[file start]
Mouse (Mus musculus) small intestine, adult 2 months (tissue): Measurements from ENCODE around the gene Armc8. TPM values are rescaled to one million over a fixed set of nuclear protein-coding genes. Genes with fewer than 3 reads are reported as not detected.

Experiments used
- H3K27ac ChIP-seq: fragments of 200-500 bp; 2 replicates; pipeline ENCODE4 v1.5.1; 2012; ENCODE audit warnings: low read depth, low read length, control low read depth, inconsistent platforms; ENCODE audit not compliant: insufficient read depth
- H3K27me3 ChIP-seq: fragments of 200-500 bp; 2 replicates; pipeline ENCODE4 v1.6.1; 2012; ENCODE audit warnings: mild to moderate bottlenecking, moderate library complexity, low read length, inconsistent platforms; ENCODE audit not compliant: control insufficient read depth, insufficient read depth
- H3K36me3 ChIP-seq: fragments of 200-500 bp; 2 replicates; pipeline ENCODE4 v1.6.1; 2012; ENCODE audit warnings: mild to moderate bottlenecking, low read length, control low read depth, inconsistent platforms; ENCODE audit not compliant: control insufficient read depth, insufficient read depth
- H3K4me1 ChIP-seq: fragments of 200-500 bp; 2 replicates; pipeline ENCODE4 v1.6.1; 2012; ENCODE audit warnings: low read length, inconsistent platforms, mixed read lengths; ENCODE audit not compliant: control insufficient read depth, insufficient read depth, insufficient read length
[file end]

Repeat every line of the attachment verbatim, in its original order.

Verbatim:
Mouse (Mus musculus) small intestine, adult 2 months (tissue): Measurements from ENCODE around the gene Armc8. TPM values are rescaled to one million over a fixed set of nuclear protein-coding genes. Genes with fewer than 3 reads are reported as not detected.

Experiments used
- H3K27ac ChIP-seq: fragments of 200-500 bp; 2 replicates; pipeline ENCODE4 v1.5.1; 2012; ENCODE audit warnings: low read depth, low read length, control low read depth, inconsistent platforms; ENCODE audit not compliant: insufficient read depth
- H3K27me3 ChIP-seq: fragments of 200-500 bp; 2 replicates; pipeline ENCODE4 v1.6.1; 2012; ENCODE audit warnings: mild to moderate bottlenecking, moderate library complexity, low read length, inconsistent platforms; ENCODE audit not compliant: control insufficient read depth, insufficient read depth
- H3K36me3 ChIP-seq: fragments of 200-500 bp; 2 replicates; pipeline ENCODE4 v1.6.1; 2012; ENCODE audit warnings: mild to moderate bottlenecking, low read length, control low read depth, inconsistent platforms; ENCODE audit not compliant: control insufficient read depth, insufficient read depth
- H3K4me1 ChIP-seq: fragments of 200-500 bp; 2 replicates; pipeline ENCODE4 v1.6.1; 2012; ENCODE audit warnings: low read length, inconsistent platforms, mixed read lengths; ENCODE audit not compliant: control insufficient read depth, insufficient read depth, insufficient read length